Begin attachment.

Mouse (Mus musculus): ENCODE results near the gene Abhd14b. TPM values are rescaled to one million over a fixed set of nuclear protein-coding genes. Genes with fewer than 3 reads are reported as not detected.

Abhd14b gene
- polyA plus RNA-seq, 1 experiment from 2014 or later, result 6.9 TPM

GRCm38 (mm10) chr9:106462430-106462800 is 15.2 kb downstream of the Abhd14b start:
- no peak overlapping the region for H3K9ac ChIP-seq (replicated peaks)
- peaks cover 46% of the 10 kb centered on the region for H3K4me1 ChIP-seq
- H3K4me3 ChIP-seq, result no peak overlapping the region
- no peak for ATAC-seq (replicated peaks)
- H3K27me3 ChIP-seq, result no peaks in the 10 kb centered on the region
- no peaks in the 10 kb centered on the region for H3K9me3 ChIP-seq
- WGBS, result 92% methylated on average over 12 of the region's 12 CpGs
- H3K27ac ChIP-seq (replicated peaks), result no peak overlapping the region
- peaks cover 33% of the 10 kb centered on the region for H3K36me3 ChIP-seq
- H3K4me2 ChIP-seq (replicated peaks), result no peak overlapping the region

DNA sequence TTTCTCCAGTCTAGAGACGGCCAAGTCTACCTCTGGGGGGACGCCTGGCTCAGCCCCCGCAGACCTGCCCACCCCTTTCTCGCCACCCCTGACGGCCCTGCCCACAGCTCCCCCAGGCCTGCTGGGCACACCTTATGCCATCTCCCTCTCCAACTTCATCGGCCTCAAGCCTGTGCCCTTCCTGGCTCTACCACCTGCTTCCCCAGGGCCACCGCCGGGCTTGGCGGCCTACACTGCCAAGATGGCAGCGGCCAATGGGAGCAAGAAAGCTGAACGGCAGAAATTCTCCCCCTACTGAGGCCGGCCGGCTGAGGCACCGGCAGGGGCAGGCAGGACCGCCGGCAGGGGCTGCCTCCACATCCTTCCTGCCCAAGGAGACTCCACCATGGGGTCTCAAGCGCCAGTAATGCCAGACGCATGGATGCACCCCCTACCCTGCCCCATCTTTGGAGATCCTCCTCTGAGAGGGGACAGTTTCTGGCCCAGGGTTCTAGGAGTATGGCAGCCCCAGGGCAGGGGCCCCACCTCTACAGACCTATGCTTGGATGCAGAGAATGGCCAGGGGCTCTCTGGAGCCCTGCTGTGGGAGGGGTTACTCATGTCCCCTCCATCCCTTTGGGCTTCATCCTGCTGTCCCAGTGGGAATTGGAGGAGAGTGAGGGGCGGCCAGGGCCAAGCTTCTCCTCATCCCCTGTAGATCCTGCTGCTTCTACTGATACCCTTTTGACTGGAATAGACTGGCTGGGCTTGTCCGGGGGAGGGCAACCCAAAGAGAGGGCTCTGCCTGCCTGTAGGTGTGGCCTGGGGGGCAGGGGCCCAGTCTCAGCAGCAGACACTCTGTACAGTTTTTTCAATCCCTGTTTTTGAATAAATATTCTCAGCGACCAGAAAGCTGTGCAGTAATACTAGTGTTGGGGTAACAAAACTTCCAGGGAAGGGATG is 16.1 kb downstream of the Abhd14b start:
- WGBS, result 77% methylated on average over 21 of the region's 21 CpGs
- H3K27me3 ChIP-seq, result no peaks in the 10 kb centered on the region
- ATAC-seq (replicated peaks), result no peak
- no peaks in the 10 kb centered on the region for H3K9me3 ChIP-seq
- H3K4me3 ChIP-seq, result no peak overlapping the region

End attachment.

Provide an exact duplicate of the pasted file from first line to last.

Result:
Mouse (Mus musculus): ENCODE results near the gene Abhd14b. TPM values are rescaled to one million over a fixed set of nuclear protein-coding genes. Genes with fewer than 3 reads are reported as not detected.

Abhd14b gene
- polyA plus RNA-seq, 1 experiment from 2014 or later, result 6.9 TPM

GRCm38 (mm10) chr9:106462430-106462800 is 15.2 kb downstream of the Abhd14b start:
- no peak overlapping the region for H3K9ac ChIP-seq (replicated peaks)
- peaks cover 46% of the 10 kb centered on the region for H3K4me1 ChIP-seq
- H3K4me3 ChIP-seq, result no peak overlapping the region
- no peak for ATAC-seq (replicated peaks)
- H3K27me3 ChIP-seq, result no peaks in the 10 kb centered on the region
- no peaks in the 10 kb centered on the region for H3K9me3 ChIP-seq
- WGBS, result 92% methylated on average over 12 of the region's 12 CpGs
- H3K27ac ChIP-seq (replicated peaks), result no peak overlapping the region
- peaks cover 33% of the 10 kb centered on the region for H3K36me3 ChIP-seq
- H3K4me2 ChIP-seq (replicated peaks), result no peak overlapping the region

DNA sequence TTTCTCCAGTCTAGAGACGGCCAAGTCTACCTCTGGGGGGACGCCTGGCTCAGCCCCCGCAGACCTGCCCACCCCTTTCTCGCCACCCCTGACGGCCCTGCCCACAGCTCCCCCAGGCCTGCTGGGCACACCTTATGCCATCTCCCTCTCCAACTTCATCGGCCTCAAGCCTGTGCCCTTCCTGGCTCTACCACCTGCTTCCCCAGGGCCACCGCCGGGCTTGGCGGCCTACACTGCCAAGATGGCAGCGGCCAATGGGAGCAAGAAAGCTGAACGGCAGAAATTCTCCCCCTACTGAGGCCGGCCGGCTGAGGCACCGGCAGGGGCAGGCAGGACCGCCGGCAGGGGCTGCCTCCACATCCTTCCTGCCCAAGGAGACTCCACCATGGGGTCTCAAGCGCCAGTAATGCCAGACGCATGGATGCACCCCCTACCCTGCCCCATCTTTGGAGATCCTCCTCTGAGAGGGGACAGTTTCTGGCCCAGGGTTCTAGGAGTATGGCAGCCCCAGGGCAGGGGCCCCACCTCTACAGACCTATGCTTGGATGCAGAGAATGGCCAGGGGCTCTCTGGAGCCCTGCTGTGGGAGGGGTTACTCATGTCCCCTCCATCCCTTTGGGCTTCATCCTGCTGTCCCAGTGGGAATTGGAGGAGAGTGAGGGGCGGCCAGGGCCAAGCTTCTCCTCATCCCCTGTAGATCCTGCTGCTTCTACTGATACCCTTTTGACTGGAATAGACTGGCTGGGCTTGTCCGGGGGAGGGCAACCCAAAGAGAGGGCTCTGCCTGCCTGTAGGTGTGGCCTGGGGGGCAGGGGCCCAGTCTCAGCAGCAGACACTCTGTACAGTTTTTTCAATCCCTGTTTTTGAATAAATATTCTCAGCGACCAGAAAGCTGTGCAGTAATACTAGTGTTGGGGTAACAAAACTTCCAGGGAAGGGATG is 16.1 kb downstream of the Abhd14b start:
- WGBS, result 77% methylated on average over 21 of the region's 21 CpGs
- H3K27me3 ChIP-seq, result no peaks in the 10 kb centered on the region
- ATAC-seq (replicated peaks), result no peak
- no peaks in the 10 kb centered on the region for H3K9me3 ChIP-seq
- H3K4me3 ChIP-seq, result no peak overlapping the region